Tips for riding in the snow
I have been riding in snow on single track and snowmobile trails for well over 10 years. The bike magazines have helped with good advice. There were also many things I learned through trial and error. I hope these tips help you have a safe and enjoyable ride.
As a precaution it is a good idea to tell someone where you will be riding, the route you expect to take, and how long you expect to be gone..
Always carry water, repair tools, a spare inner tube, and a cell phone in your hydropak. If you flat try to move to an area that shields your body from the wind. I prefer preglued 'instant' tire patches over the glued type. Co2 cartidge air pumps can drastically reduce the time it takes to inflate the tire.
Obtain a cycling specific winter riding jacket with 'Pit Zips', a vented flap across the shoulder blades, long tail, and a high collar. Place your hydration/tool pack under your jacket. If your hydration pack is on top of your jacket it will seal the shoulder vents closed. Rain or snow will collect in your hydropak if it is uncovered and the hose will be prone to freezing. Most jackets are fitted loosely to accomodate a hydropak.
The coldest portion of the ride is usually prepping in the parking lot or the street ride to the trails. Once into forested areas or on a climb you should find yourself unzipping your jacket to maintain a compfortable temperature. You'll notice this especially on climbs. Overdressing is a bad as underdressing. If you get wet from sweat or precipitation and must stop for a mechanical repair you'll chill rapidly.
Adjust components such as cables and tires AT the temperature you will be riding in.
Remember that cables shrink as the temperature drops. Use a lower pressure as your tires will grip and shed snow better if they flex a bit. Lower your shock pressures for a more supple ride to maintain better steering control. The trails can become very choppy with frozen deer tracks, footprints, or tire tracks. Try a slower cadance then smooth your pedal strokes to minimize any monkey motion.
Rim brakes are unpredictable and may become almost useless in deeper snow. Disc brakes work like a charm consistantly.
Protect moving parts:Front and rear Grunge Guards help keep derailleurs from sticking in near freezing temperatures. http://www.lizardskins.com/grunge.html Fenders on the down tube can reduce build up on where the cabling exits the jacket.Placing cut strips of innertube over exposed pivot points will help keep crud out of the joints.Don't forget to use a 'wet lube' on the chain.
Use quality outdoor winter gloves in which the fingers appear slightly curled under. This will reduce the fatigue in your hands. The gloves should not be tight. There should be a bit of air space at your finger tips to allow the glove fit to shift slightly with the movement your hands. Put the gloves on and make a fist. You shouldn't fight your finger movement and your finger tips shouln't 'topout'.
Wear a removeable facemask or balaclava to reduce the chance of frost bite.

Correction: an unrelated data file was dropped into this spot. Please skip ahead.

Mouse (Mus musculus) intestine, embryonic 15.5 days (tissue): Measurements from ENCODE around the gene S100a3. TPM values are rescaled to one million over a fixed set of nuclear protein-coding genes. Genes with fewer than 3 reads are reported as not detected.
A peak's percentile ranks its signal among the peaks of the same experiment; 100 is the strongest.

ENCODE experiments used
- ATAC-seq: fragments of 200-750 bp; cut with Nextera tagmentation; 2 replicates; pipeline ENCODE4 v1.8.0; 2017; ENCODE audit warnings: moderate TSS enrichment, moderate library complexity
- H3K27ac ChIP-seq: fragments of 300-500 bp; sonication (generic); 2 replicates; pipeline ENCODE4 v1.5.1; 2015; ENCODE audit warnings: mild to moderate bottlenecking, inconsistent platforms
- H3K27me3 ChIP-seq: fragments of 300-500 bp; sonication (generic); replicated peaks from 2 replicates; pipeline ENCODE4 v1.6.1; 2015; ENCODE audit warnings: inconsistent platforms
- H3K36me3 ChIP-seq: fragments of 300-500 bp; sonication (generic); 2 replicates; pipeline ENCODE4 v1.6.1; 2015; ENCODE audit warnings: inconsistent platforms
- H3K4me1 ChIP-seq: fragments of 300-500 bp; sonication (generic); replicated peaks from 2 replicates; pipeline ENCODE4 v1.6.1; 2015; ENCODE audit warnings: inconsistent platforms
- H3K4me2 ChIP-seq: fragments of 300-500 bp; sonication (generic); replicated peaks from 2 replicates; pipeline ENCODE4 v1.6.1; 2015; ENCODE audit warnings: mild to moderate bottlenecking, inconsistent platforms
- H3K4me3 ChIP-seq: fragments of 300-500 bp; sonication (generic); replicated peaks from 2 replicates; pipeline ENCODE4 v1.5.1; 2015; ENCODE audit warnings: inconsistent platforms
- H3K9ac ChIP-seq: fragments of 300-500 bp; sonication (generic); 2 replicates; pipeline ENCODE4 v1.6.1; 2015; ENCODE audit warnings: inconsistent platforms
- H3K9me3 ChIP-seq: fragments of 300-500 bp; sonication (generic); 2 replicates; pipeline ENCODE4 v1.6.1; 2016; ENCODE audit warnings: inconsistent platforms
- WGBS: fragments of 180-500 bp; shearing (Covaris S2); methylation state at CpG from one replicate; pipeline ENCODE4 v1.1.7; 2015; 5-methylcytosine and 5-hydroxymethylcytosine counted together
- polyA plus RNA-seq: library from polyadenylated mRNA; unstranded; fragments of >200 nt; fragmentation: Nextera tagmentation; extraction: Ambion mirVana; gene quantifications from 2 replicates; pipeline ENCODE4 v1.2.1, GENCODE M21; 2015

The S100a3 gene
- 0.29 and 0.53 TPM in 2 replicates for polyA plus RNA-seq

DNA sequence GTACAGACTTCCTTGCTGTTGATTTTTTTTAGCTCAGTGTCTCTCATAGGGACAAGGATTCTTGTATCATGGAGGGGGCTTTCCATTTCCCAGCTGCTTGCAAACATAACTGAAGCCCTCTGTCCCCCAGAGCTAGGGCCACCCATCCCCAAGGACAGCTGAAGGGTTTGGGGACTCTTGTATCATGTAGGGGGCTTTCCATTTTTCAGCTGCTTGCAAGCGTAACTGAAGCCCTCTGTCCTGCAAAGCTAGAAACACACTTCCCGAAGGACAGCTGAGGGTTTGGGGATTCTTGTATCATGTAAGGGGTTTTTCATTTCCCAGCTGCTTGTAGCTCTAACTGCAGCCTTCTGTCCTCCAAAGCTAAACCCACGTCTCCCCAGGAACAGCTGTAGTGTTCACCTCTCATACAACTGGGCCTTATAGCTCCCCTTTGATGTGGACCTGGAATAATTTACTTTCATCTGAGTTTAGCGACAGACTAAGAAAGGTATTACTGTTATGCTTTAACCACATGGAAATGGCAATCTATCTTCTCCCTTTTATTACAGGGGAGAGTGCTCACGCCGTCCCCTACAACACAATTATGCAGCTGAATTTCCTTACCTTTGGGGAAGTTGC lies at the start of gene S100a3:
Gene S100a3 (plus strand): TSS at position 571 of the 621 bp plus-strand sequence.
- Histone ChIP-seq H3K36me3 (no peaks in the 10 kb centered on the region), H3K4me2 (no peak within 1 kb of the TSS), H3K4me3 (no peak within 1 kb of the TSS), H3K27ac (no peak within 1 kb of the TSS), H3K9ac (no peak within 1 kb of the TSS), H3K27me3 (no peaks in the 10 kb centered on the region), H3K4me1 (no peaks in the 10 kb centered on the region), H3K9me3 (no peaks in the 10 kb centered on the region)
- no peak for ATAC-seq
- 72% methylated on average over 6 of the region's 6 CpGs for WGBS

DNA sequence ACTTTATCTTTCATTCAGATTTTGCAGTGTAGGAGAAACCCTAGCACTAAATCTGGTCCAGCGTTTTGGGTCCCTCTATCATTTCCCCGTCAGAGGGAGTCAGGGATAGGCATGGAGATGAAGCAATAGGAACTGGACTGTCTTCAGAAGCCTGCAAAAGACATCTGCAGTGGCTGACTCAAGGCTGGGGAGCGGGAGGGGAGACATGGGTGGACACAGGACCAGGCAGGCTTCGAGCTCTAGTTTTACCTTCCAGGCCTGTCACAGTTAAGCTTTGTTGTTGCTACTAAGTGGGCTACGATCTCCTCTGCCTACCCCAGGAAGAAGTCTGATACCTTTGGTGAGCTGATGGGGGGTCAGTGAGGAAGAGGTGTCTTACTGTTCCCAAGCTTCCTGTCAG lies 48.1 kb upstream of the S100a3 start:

If you wear glasses it will be when you stop or climb slowly that they tend to fog. Pulling your facemask down for the climb can drastically reduce fogging. If you turn your head slightly to one side while moving the glasses should clear. When stopped, stand with your back to the wind. Good cycling glasses ventilate properly and resist fogging. Those cheap safety glasses or racket ball glasses available from the sporting superstores fog much more rapidly.
Don't use 'antifog' chemicals as they can permanently damage your lenses. I tried a major manufacturer's guaranteed safe antifog spray and it turned a new set of lenses opaque.
Neoprene/spandex composition shoe covers aka
booties work well with summer shoes even below freezing if accompanied with good winter socks. Spray your shoe covers with a silicone spray such as Camp Dry to repell water. The Performance brand of booties with zippers at the heals will completely seal your ankle and shoe from the elements. There will be a small rubber area on the bottom to cut out so that only the shoe cleat is exposed. Don't buy booties that secure with velcro. The velcro fatigues and will eventually come loose when stretched while pushing.
3) helmet stuff - Go to your LBS and get a helmet cover. It may have three sections to it. One section might be made of a mater
It is best to use clipless pedals. You will need to pull as well as push to maintain momentum. This is the age old "pedal circles not squares" lecture. My personal experience is that Brand S assemblies clog and get very tight when cold. Get a set of Crank Bros. Eggbeaters clipless pedals. They don't clog if you have to dab or push a hill. The cleats can be mounted for less ankle rotation to escape the pedal. Eggbeaters rule.
You can ride extremely hard in the lower temperatures. When the ground temperature is at or below freezing traction can be incredible. Add a few inches of snow and things start to get interesting. It becomes much more difficult to maintain momentum. Ice underneath leaves is a real treat. Two inches of snow or so and you can move quickly. Four inches of snow and more can make every pedal-circle hard work. Technical obstacles are not always impossible but require a different technique. Get used to your bike floating or wandering underneath you. Don't waste energy fighting your bike. Don't clench the handle bars. Stay seated on most climbs and only rise to use body english over technical obstacles. Use caution aproaching smooth terrain. There could be ice underneath the snow. Snow drifts often mask ruts.
That's it. Now go ride.
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